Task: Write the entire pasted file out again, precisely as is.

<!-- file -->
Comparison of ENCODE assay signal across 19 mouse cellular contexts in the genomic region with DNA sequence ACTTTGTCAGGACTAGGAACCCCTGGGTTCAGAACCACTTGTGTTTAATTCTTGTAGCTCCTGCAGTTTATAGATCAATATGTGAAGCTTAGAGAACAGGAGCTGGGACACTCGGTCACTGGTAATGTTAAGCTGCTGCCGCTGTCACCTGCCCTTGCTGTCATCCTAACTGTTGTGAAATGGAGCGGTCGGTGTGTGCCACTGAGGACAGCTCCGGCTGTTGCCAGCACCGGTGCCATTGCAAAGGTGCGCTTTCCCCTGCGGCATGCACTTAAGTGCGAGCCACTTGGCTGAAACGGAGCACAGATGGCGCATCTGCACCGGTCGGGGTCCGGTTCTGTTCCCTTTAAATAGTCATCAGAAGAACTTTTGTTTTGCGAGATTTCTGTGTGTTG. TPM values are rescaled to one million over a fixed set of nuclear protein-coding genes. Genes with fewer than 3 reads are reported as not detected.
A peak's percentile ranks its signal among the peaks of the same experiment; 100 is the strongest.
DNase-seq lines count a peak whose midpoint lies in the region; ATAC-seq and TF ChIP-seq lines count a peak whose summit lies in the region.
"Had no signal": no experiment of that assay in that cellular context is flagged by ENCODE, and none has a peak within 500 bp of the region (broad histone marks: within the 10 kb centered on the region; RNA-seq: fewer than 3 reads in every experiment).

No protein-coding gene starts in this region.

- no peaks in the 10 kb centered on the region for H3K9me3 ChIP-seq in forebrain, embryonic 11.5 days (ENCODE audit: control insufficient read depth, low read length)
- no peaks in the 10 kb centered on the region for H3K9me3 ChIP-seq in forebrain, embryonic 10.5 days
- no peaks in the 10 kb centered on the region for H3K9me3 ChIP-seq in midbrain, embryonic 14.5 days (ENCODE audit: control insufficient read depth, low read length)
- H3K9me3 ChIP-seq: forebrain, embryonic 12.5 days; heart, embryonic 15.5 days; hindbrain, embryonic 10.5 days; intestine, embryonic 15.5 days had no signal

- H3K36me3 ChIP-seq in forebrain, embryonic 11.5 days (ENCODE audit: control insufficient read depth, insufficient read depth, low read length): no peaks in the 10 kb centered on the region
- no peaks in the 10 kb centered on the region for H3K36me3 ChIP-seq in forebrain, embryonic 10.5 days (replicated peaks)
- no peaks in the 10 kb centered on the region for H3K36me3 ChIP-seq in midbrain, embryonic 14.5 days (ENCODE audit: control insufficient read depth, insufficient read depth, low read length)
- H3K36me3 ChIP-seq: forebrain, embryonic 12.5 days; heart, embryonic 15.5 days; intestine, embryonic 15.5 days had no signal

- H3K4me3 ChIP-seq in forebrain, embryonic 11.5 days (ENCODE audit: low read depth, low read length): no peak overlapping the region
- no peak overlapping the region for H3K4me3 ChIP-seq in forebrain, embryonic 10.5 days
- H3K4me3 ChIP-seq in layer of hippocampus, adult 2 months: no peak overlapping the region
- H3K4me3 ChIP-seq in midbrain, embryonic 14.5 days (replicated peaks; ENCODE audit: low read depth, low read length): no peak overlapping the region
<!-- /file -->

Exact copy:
Comparison of ENCODE assay signal across 19 mouse cellular contexts in the genomic region with DNA sequence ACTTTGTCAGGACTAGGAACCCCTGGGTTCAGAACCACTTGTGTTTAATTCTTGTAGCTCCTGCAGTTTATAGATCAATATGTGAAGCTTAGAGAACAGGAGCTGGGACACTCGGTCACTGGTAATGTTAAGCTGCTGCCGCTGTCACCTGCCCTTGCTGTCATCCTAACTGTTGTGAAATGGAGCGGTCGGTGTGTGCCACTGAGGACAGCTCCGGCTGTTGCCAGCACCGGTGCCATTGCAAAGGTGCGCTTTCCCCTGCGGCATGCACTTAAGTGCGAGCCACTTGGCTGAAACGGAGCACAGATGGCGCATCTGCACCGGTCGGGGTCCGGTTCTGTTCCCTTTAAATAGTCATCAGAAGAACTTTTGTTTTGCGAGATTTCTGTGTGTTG. TPM values are rescaled to one million over a fixed set of nuclear protein-coding genes. Genes with fewer than 3 reads are reported as not detected.
A peak's percentile ranks its signal among the peaks of the same experiment; 100 is the strongest.
DNase-seq lines count a peak whose midpoint lies in the region; ATAC-seq and TF ChIP-seq lines count a peak whose summit lies in the region.
"Had no signal": no experiment of that assay in that cellular context is flagged by ENCODE, and none has a peak within 500 bp of the region (broad histone marks: within the 10 kb centered on the region; RNA-seq: fewer than 3 reads in every experiment).

No protein-coding gene starts in this region.

- no peaks in the 10 kb centered on the region for H3K9me3 ChIP-seq in forebrain, embryonic 11.5 days (ENCODE audit: control insufficient read depth, low read length)
- no peaks in the 10 kb centered on the region for H3K9me3 ChIP-seq in forebrain, embryonic 10.5 days
- no peaks in the 10 kb centered on the region for H3K9me3 ChIP-seq in midbrain, embryonic 14.5 days (ENCODE audit: control insufficient read depth, low read length)
- H3K9me3 ChIP-seq: forebrain, embryonic 12.5 days; heart, embryonic 15.5 days; hindbrain, embryonic 10.5 days; intestine, embryonic 15.5 days had no signal

- H3K36me3 ChIP-seq in forebrain, embryonic 11.5 days (ENCODE audit: control insufficient read depth, insufficient read depth, low read length): no peaks in the 10 kb centered on the region
- no peaks in the 10 kb centered on the region for H3K36me3 ChIP-seq in forebrain, embryonic 10.5 days (replicated peaks)
- no peaks in the 10 kb centered on the region for H3K36me3 ChIP-seq in midbrain, embryonic 14.5 days (ENCODE audit: control insufficient read depth, insufficient read depth, low read length)
- H3K36me3 ChIP-seq: forebrain, embryonic 12.5 days; heart, embryonic 15.5 days; intestine, embryonic 15.5 days had no signal

- H3K4me3 ChIP-seq in forebrain, embryonic 11.5 days (ENCODE audit: low read depth, low read length): no peak overlapping the region
- no peak overlapping the region for H3K4me3 ChIP-seq in forebrain, embryonic 10.5 days
- H3K4me3 ChIP-seq in layer of hippocampus, adult 2 months: no peak overlapping the region
- H3K4me3 ChIP-seq in midbrain, embryonic 14.5 days (replicated peaks; ENCODE audit: low read depth, low read length): no peak overlapping the region